Intelligent domain randomization. Because powerful generative models will have to model uncertainty in the environment, sampling them will yield something like intelligent domain randomization. Instead of randomizing over a bunch of wacky parameters, our model could be tuned to the underlying distribution and only give us variety we might actually see in the real world. For example, given a video of an opaque container, the model samples over the range of possible masses that could fit in the container.

Differentiability. Currently, the environment is a giant stop_gradient in the middle of our reinforcement learning computational graph. In fact, it’s even worse than a stop_gradient, since we usually have to call into a separate Python or C++ API. Every other part of the system is learned and differentiable, so if we can patch these issues, there is a lot of opportunity for cleaner designs and perhaps more straightforward application of ideas from generative modeling. Or just straight up supervised learning. (Technically some of this is available today in certain differentiable simulators being developed, but those are still generally external software (not in a PyTorch/jax graph), and more importantly, they are upper bounded in accuracy by human engineering effort.)

Keeping data local. On a related note, by making the environment just another nn.Module, we never have to leave the compute graph or the accelerator. To train our policy, we can just hook it straight up to the firehose of data coming from the model. Resetting an environment is just a means of sampling from a new seed or prompt, and we can easily generate many counterfactual outcomes from a single state.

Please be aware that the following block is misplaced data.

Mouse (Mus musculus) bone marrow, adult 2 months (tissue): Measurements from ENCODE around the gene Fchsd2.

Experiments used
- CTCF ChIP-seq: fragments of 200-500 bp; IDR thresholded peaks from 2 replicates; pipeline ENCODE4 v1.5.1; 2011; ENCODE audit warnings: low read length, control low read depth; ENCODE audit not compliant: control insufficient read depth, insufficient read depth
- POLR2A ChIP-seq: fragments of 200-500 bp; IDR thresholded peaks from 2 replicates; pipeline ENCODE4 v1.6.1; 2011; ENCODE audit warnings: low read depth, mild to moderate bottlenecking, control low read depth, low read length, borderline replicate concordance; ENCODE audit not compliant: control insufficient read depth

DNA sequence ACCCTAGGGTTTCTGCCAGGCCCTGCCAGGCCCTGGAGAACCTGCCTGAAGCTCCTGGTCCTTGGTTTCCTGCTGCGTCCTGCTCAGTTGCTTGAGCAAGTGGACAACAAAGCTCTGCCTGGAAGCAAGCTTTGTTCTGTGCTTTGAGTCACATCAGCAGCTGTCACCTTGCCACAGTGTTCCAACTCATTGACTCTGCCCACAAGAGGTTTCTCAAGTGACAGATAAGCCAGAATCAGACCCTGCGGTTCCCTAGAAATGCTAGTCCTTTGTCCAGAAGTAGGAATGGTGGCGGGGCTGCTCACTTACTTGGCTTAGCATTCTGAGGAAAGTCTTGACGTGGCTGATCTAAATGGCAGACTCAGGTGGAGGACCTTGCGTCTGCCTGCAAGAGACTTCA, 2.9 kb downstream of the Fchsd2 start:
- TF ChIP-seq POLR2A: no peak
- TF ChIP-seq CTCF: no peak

Code simplicity. With traditional simulators (and Software 1.0 generally), the more features we support, the more complex and unwieldy it gets, both for development and usage. For Software 2.0, improving accuracy is “just a matter” of scaling the size of the model, along with data and compute. And for users of the simulator, the interface stays simple and we can use natural interfaces to program it (e.g., natural language like in OpenAI’s API). It’s not a free lunch and this is not going to be trivial or cheap, but in the long run seems more manageable as our Software 2.0 tools develop and as Moore’s Law runs for a few more cycles.

Portability. On another related note, learned simulators would have many fewer dependencies. We just need to save the weights and model definition, and then we can load them anywhere that supports the floating point operation primitives. We can deploy them in browser for interactivity, for example, or on any hardware that supports those ops.

Sim2real Engine. A learned simulator may enable a Sim2Real Engine, where we iteratively bootstrap a system by: training models inside of the simulator, using those models to collect data in the real world, and using that data to train and improve the simulator. Rinse, repeat.

Science and engineering applications. A learned simulator may be useful to answer scientific questions and to use in an engineering design process. It could offer a more repeatable and examinable model of the real world. We could study the dynamics of systems more easily. We could plug in information like technical drawings and descriptions of new parts and observe how systems behave (similar to how simulators are used now, but in an easier automatic way).

## Conclusion

The big question, then, is how are we going to build this?

My brief answer for now is: gradually. I don’t think we currently have the technology (compute and otherwise) to build and run a fully learned simulator in a way that is economically sustainable. In the meantime, it seems like a good strategy to pick the low-hanging fruit where we can learn components of the simulator and incorporate them in the loop for greater accuracy. Jemin et al.’s work on the Anymal is probably my favorite example in this space right now.